Has a food from your past ever haunted you? Something you loved but couldn't recreate or find again?
When I was a kid, my best friend's dad managed a local chain restaurant. Unsurprisingly, we ate there often and I would every time we went I would always order the black bean soup. Don't ask what possessed an eleven year old to order black bean soup, I really couldn't tell you, but it was love. My food love wasn't meant to be, the restaurant changed the menu and the black bean soup was GONE! How did it not make the cut?! I guess maybe people didn't order the black bean soup that often, it probably wasn't the flashiest item on the menu.
Ever since that day I've been on the search for a great black bean soup. I used to try black bean soups at all different restaurants, and every chance I got. I got tired of the tasteless, gray, soups I kept being served and I stopped even bothering to try them. Recently, I was thinking about that black bean soup I finally decided to make one myself. I can now proudly announce that I made the best black bean soup I have ever tasted. I'm sure that 15 years has changed my memory and my taste buds, but regardless of how similar or dissimilar this soup is to the original, it doesn't really matter, because it fills the mystical gap.
Christmas is behind us, and most of the leftovers are gone. It's time to start eating real food again, recipes whose ingredient list isn't topped by sugar. This is a wonderful hearty soup, that is full of flavor and real ingredients. A little spice, garlic, and topped with one of my current favorite foods, smoked gouda (I could eat this every day), this soup is magnificent!
Brilliant Black Bean Soup
Makes about 8 servings
1 pound of dehydrated black beans
1 TB olive oil
2 medium onions
2 strips of bacon
2 chipotle peppers in adobo sauce (canned in the international food aisle)
4 cloves of garlic
2 tsp salt
2 tsp cumin
1 tsp pepper
4 cups vegetable broth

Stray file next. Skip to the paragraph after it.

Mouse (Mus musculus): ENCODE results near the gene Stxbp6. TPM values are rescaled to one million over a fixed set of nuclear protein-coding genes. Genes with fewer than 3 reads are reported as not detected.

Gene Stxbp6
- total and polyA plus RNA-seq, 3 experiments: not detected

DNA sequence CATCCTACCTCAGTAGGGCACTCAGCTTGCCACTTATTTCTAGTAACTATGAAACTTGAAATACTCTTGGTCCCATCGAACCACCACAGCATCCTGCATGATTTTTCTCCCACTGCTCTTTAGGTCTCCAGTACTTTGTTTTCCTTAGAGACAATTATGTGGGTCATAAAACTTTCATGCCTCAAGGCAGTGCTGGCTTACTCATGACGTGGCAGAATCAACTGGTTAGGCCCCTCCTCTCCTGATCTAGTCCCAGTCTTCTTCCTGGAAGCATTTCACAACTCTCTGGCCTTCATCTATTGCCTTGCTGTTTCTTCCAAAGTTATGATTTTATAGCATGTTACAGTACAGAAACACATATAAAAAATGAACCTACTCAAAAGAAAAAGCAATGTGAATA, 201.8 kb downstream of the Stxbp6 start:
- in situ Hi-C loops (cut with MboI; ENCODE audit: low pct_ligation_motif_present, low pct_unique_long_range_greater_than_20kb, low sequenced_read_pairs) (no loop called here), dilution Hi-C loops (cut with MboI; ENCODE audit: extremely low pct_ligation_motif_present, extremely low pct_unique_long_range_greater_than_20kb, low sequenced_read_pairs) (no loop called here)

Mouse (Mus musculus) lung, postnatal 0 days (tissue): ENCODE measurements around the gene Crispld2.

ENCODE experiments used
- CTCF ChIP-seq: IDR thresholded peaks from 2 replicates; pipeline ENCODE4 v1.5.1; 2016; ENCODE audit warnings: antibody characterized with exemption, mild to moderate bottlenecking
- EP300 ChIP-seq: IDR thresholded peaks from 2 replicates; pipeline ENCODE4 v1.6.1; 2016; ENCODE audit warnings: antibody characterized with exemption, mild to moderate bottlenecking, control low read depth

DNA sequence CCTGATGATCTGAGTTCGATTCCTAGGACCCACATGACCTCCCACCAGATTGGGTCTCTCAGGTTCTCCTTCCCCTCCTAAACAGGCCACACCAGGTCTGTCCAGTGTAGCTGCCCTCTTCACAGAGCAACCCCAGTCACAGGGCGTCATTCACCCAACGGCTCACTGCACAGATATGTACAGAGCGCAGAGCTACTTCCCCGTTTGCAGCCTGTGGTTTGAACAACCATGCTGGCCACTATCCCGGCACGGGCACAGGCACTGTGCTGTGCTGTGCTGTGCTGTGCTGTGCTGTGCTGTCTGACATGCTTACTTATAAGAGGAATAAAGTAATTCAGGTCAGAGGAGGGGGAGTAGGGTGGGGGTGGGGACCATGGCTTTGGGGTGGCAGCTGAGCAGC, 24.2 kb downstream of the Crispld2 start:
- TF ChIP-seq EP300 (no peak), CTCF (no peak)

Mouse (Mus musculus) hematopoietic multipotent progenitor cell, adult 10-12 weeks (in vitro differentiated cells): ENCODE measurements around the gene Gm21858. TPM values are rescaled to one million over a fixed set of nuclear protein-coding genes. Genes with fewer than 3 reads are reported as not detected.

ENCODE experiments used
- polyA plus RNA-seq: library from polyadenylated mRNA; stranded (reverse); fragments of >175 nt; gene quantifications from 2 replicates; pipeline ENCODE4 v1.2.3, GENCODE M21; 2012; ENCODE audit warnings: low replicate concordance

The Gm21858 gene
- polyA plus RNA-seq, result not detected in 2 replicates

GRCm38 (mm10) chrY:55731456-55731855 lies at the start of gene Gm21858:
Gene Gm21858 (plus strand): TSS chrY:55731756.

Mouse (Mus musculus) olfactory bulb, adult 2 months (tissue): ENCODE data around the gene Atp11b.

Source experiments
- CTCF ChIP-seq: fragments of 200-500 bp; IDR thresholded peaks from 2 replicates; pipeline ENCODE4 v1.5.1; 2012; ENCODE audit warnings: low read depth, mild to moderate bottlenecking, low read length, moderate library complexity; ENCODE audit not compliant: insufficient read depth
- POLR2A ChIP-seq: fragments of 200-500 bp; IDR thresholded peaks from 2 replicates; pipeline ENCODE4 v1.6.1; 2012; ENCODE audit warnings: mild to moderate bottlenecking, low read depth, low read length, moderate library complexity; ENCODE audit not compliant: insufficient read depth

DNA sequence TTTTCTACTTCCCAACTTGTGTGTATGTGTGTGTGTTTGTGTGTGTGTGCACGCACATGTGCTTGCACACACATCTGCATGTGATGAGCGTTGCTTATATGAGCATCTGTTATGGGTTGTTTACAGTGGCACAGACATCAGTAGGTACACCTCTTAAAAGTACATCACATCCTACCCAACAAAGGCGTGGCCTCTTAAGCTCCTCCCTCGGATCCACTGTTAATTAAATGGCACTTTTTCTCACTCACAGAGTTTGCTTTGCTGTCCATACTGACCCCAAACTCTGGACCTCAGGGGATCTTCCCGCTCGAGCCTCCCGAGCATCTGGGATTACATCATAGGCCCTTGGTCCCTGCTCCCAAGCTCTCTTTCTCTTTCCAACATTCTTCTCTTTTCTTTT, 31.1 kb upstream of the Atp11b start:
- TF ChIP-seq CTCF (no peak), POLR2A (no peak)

2 cups water
1/3 cup heavy cream
1/2 cup smoked gouda (as a garnish)
Prepping the Beans
I always avoided the dehydrated beans, thinking they were complicated, turns out they are easy, and cheap and you should try to cook your own beans at least once to see if it fits into your cooking practice.
- Sort through your beans and pull out any funny beans or stones
- Soak the beans in water overnight, I usually soak them for about 16 hours. I would use a glass bowl to avoid transference of flavor from a metal bowl. Fill the bowl with enough water so that the water is a few inches above the beans, they'll absorb water as they soak and you want to make sure that there is plenty of water for them.
- Rinse the beans a few times until the water runs clear.
- Put beans in a sauce pan, and fill with water 2" above the beans. Bring the water to a boil, reduce heat and simmer for about a hour or until the beans are soft.
- Drain the beans and set aside. You can refrigerate these to be used at a later time, or use them right away.
I don't add salt at any time during the bean prepping process, choosing instead to add it to whatever recipe I'm making, but you can do what works for you.
Some people use the cooking water from their beans as broth in the soup, but I've heard the liquid can cause gas so I just avoid doing it and use broth and fresh water instead.
Making the Soup
- Chop the onions and bacon.
- Heat oil in a large stock pot over medium-high heat.
- Cook the onions and bacon until the onions are soft, about 10 minutes.
- Meanwhile, chop the chipotle peppers and garlic.
- Once the onions are soft, add the chipotle peppers, garlic and your cooked black beans.
- Season with salt, cumin and pepper.
- Stir and toss for 2-3 minutes, incorporating the spices.
- Add the broth and water.
- Bring soup to a boil, reduce heat and simmer uncovered for about 20 minutes or until some of the liquid has evaporated.
10. Turn off the heat and use an immersion blender to blend the soup to your desired consistency. I prefer some beans to be left whole, and the texture to stay a little chunky. Alternatively, transfer two cups of soup to a blender and process until smooth, return soup to the main pot and stir to incorporate. Repeat until your soup is your desired consistency.
11. After cooling a bit, stir in the cream.
12. Serve hot, and garnish with shredded smoked gouda.
Do you have fond food memories, or memories where food played an important part? Please share your food quest adventures with us, we'd love to hear them!